What a difference a week makes for these Red Sox

Rob Bradford
July 28, 2019 - 8:02 am

Remember a week ago?

When Sunday turned to Monday everyone was talking about how a guy named Asher Wojciechowski had derailed the Red Sox season. He was the Baltimore pitcher who absolutely befuddled Sox hitters, dampening any optimism there was to be had heading into the 14-game stretch against the Rays and Yankees.

It was time to sell. It was time to focus on Patriots training camp. In short, virtually most hope was lost.

Then these past six games happened.

A defibrillator has been applied to the Red Sox season, with Alex Cora's crew springing out of bed looking like a million bucks. Once a team which had mastered two steps forward 1 1/2 steps back has become something worth investing in. For fans, it's an investment in time. For Dave Dombrowski, it's trade assets. For the Red Sox players, it's the idea that they can once again feel like an elite team Major League Baseball.

The latest reminder: Another beat down of the team that still sits eight games up on the Red Sox in the race of the American League East.

(For a complete recap of the Sox latest win, click here.)

"That we’re good just like them," said Cora when asked about his takeaway from the Red Sox' three-game dominance of the Yanks, which was most recently punctuated by Saturday's 9-5 win.

"We have a good offense. I think like I said yesterday, the last two days, the difference between us now and earlier in the season is hitting with men in scoring position, putting good at-bats. Sam Travis with men at second no outs. He hits the ball to the right side base hit. The two sac flies, walking Mookie. That’s the difference. Early in the season, we were bad at it. And we weren’t able to add on throughout some games we were leading by three or four and we didn't put teams away and they kept coming back. But now it feels like not only the line is moving, we're actually scoring runs when we have a chance and that’s the key of the whole thing. Quality at-bats. There are certain times we don’t care about strikeouts. Nobody on two outs, go ahead try to hit a homer or hit an extra-base hit but that at-bat by sam that was beautiful. He fouled one off and almost killed the bat boy over there and then he hits a ball in the hole and we get first and third and then Brock (Holt) the great at-bat, the sac fly. That’s winning baseball."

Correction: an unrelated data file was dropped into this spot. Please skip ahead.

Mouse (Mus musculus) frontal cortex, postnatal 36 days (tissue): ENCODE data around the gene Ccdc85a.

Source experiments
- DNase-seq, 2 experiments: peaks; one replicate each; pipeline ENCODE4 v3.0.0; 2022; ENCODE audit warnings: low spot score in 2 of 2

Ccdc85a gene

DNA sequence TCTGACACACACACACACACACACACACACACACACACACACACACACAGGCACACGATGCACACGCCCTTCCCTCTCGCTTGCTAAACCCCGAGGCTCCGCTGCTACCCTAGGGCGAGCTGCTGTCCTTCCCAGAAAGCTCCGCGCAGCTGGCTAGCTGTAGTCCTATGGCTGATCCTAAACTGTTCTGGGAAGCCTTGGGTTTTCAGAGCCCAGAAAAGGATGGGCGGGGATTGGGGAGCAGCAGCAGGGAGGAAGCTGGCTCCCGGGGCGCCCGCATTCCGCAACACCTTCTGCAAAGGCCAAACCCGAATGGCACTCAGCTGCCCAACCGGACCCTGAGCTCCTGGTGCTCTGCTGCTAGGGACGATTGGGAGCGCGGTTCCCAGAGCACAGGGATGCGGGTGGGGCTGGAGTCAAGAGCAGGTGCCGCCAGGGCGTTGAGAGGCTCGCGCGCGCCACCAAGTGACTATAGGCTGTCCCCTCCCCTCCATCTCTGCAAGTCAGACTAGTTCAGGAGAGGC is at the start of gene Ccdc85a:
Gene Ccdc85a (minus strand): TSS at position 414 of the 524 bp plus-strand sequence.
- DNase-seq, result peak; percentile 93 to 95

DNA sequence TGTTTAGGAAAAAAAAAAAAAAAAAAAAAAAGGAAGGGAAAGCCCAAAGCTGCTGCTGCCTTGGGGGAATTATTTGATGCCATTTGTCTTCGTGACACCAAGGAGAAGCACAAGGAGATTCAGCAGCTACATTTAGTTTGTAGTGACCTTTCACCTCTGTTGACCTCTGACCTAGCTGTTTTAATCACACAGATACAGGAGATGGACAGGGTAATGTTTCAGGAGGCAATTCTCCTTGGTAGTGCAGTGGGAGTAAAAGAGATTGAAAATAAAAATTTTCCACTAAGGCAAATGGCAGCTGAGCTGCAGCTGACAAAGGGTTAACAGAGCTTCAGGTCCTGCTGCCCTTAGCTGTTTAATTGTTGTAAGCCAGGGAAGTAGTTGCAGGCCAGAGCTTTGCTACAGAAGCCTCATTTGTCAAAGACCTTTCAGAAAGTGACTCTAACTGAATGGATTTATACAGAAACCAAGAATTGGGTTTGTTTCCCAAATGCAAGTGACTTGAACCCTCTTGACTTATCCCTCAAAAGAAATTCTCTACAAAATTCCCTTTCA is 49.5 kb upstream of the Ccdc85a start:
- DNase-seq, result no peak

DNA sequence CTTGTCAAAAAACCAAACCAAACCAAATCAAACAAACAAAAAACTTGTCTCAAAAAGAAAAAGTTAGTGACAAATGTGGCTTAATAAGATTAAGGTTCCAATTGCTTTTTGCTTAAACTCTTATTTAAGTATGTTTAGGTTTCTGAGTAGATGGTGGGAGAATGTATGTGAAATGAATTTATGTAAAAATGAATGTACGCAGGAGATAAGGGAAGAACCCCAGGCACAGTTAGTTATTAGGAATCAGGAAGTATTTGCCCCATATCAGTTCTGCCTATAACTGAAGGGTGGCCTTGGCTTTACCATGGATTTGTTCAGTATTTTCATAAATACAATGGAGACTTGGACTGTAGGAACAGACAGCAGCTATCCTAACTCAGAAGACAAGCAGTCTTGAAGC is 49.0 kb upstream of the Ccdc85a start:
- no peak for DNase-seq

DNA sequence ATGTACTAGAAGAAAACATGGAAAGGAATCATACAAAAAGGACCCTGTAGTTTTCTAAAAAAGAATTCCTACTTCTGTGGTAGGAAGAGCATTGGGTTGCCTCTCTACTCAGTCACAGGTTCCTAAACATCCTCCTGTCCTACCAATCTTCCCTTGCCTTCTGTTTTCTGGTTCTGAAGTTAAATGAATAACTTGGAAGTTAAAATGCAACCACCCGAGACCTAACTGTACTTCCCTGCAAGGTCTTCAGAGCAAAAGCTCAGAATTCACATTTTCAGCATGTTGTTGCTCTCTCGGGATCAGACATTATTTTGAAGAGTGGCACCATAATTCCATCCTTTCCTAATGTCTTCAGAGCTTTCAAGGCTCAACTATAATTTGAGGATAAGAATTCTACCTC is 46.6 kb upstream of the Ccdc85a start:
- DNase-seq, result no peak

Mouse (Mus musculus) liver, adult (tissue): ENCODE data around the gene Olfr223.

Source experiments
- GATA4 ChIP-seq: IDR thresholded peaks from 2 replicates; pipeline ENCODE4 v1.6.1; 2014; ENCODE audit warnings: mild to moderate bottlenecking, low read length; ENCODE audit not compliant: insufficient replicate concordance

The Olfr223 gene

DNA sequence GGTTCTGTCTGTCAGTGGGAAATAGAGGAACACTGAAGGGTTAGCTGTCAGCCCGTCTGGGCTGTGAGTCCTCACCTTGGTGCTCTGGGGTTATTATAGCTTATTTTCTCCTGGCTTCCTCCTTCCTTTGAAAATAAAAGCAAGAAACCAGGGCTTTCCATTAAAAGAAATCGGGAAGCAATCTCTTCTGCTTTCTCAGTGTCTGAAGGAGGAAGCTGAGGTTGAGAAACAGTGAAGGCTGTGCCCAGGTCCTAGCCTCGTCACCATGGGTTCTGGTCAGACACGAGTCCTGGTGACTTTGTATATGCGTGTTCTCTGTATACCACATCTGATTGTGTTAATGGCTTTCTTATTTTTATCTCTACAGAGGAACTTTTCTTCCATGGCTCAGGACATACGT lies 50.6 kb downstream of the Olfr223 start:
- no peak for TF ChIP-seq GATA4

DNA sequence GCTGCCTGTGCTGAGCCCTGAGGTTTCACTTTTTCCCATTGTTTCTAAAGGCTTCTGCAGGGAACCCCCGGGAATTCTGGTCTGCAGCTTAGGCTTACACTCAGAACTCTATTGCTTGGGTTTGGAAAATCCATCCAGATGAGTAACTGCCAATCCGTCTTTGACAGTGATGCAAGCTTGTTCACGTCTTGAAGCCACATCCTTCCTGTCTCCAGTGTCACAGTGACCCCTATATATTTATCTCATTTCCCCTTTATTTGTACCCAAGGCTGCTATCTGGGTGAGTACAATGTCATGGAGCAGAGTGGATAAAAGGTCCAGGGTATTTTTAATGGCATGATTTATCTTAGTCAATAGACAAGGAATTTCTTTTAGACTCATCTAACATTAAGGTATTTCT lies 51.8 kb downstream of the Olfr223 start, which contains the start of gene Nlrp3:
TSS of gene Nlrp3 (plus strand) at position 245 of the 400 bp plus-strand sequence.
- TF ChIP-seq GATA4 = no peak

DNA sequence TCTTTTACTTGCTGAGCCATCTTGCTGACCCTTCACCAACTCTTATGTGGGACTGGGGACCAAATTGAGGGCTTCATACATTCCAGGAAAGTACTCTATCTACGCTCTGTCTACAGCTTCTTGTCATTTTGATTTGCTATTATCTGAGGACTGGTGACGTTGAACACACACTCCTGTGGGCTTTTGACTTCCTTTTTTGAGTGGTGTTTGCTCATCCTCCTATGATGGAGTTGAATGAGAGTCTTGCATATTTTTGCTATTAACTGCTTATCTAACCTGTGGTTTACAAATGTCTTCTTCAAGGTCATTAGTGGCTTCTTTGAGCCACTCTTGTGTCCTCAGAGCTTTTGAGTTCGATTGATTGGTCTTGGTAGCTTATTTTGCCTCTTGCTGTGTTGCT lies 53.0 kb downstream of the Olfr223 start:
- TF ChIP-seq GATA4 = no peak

Winning baseball has actually led to wins -- five of six against the Rays and Yankees, to be exact -- and a whole new conversation.

The Red Sox are currently tied with Oakland for the final Wild Card spot, with Cleveland four games up on the two teams. (Central division-leading Minnesota is only one game ahead of the Indians.) Then there are the Yankees.

It still seems like a pipe dream that anyone can catch New York when it comes to the division, but the way the Yanks have taken on water of late makes some wonder. Remember 2011? (Of course, you do.) On July 28 the Red Sox were 10 1/2 games up on Tampa Bay and we all know how that ended up. The common thread? Starting pitching.

Over the past seven games, Yankees starters have given up 52 runs. The pitching staff as a whole has allowed 73 runs in its recent six-game stretch, the most in the history of the franchise.

Brian Cashman can say what he wants about not panicking over overpaying for starting pitching prior to Wednesday afternoon's trade deadline, but the reality is the reality. As good as the lineup and bullpen may be, if the Yankees don't get help they aren't going anywhere. Which brings us to the Red Sox.

A good chunk of the credit for the Yankees' uneasiness has to be attributed to what the Red Sox have become. During these six pivotal games, virtually everybody has found another gear.

Andrew Benintendi lost his leg kick and has hit .462 in the two series', with the latest accomplishment coming in the form of three hits (including a home run) Saturday. J.D. Martinez is hitting .444 with three homers. In fact, seven of the Sox' regulars have an OPS of better than 1.000 during since they left Wojciechowski in the rearview mirror.

And perhaps most importantly, while the Red Sox' offense is piling on runs the team's starters are doing their part. Eduardo Rodriguez came one out away from making it seven straight starts in which the Red Sox got at least six innings out of their starting pitcher, with the group managing a 3.38 ERA over the six-game run.

Since starting their series against the Rays, the Red Sox have scored a major league-best 54 runs. That's 10 more than any other team, and 47 more than the Detroit Tigers.

"It’s fun," Xander Bogaerts said. "I think everyone has noticed that. It’s fun. Lots of guys contributing up and down the lineup. Pitching doing good. Defense doing good. Pinch hits. Clutch at-bats all over. It’s been really fun these last couple days, especially against these guys."

Where it has all left the Red Sox is with hope, along with the increased need to invest a bit more in this group. While Nathan Eovaldi has been integrated into the bullpen, there is still too much relief-pitching uncertainty for a team that has now shown it can make another run at this World Series thing. At this time last year they deemed the club as one worthy of going all-in for leading into the trade deadline -- payroll tax be damned. Judging by what we've witnessed over the past few days, that would seem to be the case once again.

"We have a good team and we have our goals," Cora said. "All we have to do keep is keep winning the little battles."